Spanish Social Security overcharge thousands of self-employed

The Local (
The Local ([email protected]) • 2 Feb, 2023 Updated Thu 2 Feb 2023 09:30 CEST
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Spain's Minister of Social Security Jose Luis Escrivá. Photo: chema moya / POOL / AFP

Thousands of autónomos in Spain have been mistakenly overcharged hundreds of euros in social security contributions after a system error.


Thousands of self-employed people in Spain (autónomos) had a nasty surprise to start 2023.

Checking their bank balances this week, many will have realised that Spain's Social Security accidentally overcharged them, along with thousands of other people.

For some, they have been left hundreds of euros out of pocket. 

READ ALSO: Everything that changes for self-employed people in Spain this year

Spain's Ministerio de Inclusión, Seguridad Social y Migraciones, which charges self-employed people every month, mistakenly charged the normal minimum fee to the newly self-employed, who are offered a special €80 flat rate. The error, which has been described as an "incident in the system" in the Spanish press, affected self-employed people who had registered between January 1st and 9th.


According to the Asociación de Trabajadores Autónomos (ATA), newly-registered self-employed people were charged the normal minimum monthly fee, which is €299, instead of the reduced €80 flat rate those who are self-employed start out by paying. 

The mistake, which meant this new cohort of autónomos paid €220 more than expected, affected around 8,000 people. Sources from the Ministry of Inclusion, Social Security and Migrations say those workers accidentally overcharged will be contacted in the coming weeks by email, and it is thought that refunds will be sent by March if not before, according to Europa Press.

Contributory bases

In addition to the system error, many self-employed people (and their accountants) were surprised to see that their contribution base had been automatically updated by Social Security and they were also overcharged as a result.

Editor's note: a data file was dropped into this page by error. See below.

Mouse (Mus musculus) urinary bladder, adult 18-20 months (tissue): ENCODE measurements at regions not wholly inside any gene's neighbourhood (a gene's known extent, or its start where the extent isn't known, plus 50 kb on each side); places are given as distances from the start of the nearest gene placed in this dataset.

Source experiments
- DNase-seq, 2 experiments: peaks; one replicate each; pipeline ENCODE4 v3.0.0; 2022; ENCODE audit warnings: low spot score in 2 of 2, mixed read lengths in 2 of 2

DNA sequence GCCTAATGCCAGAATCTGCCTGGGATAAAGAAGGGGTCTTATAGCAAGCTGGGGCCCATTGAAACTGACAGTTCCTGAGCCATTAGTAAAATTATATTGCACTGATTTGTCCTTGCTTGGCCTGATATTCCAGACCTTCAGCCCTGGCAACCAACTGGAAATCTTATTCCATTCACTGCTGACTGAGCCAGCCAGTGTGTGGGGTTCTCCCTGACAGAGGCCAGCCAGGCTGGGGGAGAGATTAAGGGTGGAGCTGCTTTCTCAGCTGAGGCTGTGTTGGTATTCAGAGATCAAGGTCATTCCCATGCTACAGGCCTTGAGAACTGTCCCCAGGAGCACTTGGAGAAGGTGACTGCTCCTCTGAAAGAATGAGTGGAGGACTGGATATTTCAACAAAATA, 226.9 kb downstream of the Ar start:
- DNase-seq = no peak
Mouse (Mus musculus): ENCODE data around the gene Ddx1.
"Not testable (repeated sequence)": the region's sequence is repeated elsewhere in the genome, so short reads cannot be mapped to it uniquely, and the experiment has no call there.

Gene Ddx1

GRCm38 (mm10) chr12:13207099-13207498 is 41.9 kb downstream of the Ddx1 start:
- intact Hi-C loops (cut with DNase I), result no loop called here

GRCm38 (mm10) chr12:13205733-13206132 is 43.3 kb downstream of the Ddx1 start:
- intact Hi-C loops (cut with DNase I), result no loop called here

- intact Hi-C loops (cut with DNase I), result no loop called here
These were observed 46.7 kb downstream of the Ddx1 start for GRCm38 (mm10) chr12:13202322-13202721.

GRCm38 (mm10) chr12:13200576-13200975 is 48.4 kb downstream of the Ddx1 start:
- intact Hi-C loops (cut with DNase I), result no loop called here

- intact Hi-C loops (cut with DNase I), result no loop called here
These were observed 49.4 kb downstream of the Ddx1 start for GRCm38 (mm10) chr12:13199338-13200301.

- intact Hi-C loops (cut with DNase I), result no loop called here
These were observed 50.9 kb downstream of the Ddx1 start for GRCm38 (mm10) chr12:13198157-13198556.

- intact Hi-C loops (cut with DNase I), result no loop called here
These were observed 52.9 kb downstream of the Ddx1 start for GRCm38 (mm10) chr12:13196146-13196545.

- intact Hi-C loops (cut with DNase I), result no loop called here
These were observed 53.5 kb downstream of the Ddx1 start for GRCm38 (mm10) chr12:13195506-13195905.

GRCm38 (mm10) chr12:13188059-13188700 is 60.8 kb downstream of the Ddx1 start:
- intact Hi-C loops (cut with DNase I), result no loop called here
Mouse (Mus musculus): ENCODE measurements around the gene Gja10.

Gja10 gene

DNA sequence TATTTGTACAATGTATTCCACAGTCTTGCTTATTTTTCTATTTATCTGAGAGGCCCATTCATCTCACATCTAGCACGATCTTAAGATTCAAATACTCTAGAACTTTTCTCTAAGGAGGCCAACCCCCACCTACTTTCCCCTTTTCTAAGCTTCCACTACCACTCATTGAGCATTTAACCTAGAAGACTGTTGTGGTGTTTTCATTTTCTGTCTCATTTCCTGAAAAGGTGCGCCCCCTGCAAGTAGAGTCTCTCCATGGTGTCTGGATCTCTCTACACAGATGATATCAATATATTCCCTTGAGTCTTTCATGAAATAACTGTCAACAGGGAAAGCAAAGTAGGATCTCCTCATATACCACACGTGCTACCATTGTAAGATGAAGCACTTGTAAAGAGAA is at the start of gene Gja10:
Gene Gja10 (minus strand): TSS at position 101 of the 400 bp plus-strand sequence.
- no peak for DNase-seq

From the start of 2023, self-employed can decide whether or not to update their so-called 'contribution base' - their estimated net income from which social security contributions are calculated - based on their changing income.

But at the end of January, many who had neither updated their base or made more money were charged 8.6 percent more than they should have been.

José Luis Perea, General Secretary of the ATA, insists that both errors had nothing to do with the new contribution system based on real income that entered into force in 2023, the Special Regime for Self-Employed Workers (RETA).

Freelance changes

In fact, Perea claims that with the new system, "practically 70 percent of the self-employed will benefit". 

From 2023, Spain’s autónomos will pay monthly social security fees based on how much they earn, instead of a fixed rate. Previously, freelancers have had to pay a minimum contribution base of €294 per month after they have been registered as self-employed for two years, regardless of how much they earnt.

With this new system, self-employed people in Spain have the ability to change their income bracket every two months, with a maximum total of six changes throughout the year, in order to be to adapt their social security contributions to their projected income as it changes.

Instead of there being a fixed rate of €294, the fee will go down progressively to €200 a month for lower earners and progressively higher – up to €590 a month – for higher earners. This means that some self-employed workers will see their social security payments reduced, however, for anyone earning over €1,700 per month, they will increase.



Though those new self-employed workers accidentally overcharged by €220 should be refunded in the coming weeks, those who had their contribution base increased will have to wait until the end of the 2023 fiscal year to get their money back.

The new self-employed contribution system will have a transition period of nine years, until 2032, and came into force on January 1st, 2023, with 15 different levels of contributions ranging from €230 to €590 depending on the net income of self-employed workers.



The Local ([email protected]) 2023/02/02 09:30

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